The Characters and Oxford
Dodgson was immersed in the academic and intellectual culture of Oxford, and this influenced the wordplay, logical paradoxes, and absurdity found throughout the story. Oxford’s influence can be seen in the way Dodgson incorporated mathematical and logical concepts into the narrative, reflecting his background as a mathematics lecturer at the university.
Many of the characters in “Alice’s Adventures in Wonderland” are also thought to have been influenced by people Dodgson knew in Oxford. For example, the character of the Dodo is believed to be a playful reference to Dodgson himself, as his real name, Charles Lutwidge Dodgson, can be humorously shortened to “Dodo.”
Other Important Lewis Carroll Oxford Locations
The city of Oxford, where Lewis Carroll spent a significant portion of his life, is rich with many other locations that are important to his life and work. Here are the most important ones and how you can visit them:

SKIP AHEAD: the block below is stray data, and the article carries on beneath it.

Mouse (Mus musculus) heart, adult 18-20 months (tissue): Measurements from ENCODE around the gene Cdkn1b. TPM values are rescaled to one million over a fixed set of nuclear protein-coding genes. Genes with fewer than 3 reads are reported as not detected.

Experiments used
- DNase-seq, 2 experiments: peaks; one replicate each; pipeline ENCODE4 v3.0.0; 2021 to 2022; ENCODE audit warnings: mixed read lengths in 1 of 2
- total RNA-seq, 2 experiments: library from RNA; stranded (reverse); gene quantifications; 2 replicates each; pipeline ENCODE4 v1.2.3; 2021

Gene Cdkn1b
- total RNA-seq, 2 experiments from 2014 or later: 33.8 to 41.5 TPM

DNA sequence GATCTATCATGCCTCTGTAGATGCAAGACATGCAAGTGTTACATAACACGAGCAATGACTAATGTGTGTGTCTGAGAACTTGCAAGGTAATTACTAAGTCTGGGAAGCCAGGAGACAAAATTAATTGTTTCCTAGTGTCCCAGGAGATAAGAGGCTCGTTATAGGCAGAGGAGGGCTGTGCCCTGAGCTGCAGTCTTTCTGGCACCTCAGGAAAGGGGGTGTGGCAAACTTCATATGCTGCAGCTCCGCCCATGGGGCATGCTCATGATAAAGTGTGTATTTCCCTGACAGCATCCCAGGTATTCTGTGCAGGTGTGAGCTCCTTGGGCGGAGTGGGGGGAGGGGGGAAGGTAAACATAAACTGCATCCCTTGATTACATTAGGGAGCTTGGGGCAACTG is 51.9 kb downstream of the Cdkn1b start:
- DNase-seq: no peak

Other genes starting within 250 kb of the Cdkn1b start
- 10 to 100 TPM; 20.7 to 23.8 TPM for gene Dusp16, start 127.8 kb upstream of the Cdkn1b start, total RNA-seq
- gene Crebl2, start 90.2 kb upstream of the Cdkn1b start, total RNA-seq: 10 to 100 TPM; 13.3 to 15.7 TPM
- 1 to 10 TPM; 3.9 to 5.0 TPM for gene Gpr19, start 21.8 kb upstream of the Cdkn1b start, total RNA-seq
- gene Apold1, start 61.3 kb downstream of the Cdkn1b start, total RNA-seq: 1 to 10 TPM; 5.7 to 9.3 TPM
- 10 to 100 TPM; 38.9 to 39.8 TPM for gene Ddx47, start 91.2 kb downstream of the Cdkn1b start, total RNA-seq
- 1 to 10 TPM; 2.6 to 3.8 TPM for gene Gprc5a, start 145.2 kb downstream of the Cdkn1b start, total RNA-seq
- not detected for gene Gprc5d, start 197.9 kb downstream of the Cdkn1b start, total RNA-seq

Christ Church College: Christ Church College at the University of Oxford was where Dodgson worked as a mathematics lecturer. It played a central role in his life and work. The college’s iconic architecture, including the Tom Tower, the Great Hall, and the college’s gardens, served as inspiration for various elements in “Alice’s Adventures in Wonderland.” For example, the rabbit hole that Alice falls into is believed to have been inspired by a door in the Christ Church Cathedral.
Christ Church Cathedral: Located within Christ Church College, the cathedral was an important part of Dodgson’s life. He often attended services there, and it’s where he met Alice Liddell, the inspiration for Alice, and her family. The cathedral is also home to the Lewis Carroll Memorial Window, dedicated to his memory.